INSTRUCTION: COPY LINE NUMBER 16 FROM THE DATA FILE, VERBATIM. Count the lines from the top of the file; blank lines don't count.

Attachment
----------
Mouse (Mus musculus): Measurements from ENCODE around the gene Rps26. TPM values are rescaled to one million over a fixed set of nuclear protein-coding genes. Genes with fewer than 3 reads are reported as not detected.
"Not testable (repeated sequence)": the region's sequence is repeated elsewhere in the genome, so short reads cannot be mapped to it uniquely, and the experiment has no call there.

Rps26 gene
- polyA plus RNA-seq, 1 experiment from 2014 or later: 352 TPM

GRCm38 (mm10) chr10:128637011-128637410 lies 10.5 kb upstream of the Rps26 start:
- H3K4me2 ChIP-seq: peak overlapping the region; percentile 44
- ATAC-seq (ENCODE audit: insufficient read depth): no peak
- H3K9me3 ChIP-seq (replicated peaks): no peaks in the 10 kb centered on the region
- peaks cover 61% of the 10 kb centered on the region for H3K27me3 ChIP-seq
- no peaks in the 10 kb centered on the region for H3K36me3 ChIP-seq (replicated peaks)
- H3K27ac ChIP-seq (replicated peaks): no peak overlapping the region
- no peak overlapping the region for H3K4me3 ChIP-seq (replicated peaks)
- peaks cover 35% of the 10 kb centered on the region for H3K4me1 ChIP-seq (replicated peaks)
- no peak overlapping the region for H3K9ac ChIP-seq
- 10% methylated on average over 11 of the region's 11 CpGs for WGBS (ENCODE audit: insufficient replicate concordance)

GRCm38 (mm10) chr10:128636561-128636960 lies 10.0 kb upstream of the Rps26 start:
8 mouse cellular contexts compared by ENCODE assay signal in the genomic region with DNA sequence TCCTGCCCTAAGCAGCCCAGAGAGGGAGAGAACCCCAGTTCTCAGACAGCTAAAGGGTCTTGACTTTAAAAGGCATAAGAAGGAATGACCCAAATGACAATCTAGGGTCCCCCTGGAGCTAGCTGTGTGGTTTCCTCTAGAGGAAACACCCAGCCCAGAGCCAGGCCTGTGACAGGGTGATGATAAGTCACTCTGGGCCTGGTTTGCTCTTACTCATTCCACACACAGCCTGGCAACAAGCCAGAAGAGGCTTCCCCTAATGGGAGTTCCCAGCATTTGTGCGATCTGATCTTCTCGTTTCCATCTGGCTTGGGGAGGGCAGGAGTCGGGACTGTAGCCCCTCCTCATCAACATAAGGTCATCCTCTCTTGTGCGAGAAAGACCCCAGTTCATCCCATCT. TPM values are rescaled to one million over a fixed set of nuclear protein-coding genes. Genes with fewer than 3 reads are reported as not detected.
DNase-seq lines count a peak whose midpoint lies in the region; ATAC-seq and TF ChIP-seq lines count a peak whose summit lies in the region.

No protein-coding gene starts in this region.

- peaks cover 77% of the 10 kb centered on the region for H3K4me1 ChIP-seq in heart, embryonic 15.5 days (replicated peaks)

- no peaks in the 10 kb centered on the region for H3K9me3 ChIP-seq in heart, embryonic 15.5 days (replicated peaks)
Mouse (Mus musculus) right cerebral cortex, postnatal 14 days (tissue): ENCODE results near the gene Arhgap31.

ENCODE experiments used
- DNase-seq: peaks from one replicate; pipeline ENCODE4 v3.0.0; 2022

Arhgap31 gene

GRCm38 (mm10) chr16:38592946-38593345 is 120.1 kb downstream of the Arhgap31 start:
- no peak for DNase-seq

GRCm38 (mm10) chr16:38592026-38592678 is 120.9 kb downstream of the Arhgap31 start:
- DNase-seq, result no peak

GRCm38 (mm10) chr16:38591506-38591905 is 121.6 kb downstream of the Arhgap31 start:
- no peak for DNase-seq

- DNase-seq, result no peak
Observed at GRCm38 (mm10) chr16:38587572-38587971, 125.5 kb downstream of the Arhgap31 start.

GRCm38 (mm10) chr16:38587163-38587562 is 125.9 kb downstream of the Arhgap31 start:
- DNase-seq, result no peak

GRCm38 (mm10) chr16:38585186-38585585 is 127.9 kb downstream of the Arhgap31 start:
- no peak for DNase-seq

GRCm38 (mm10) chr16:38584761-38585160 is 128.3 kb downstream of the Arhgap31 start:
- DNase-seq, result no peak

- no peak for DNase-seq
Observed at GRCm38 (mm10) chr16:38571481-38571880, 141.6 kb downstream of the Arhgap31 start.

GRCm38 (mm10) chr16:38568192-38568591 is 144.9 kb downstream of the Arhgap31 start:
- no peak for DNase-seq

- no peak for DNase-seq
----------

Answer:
GRCm38 (mm10) chr10:128636561-128636960 lies 10.0 kb upstream of the Rps26 start: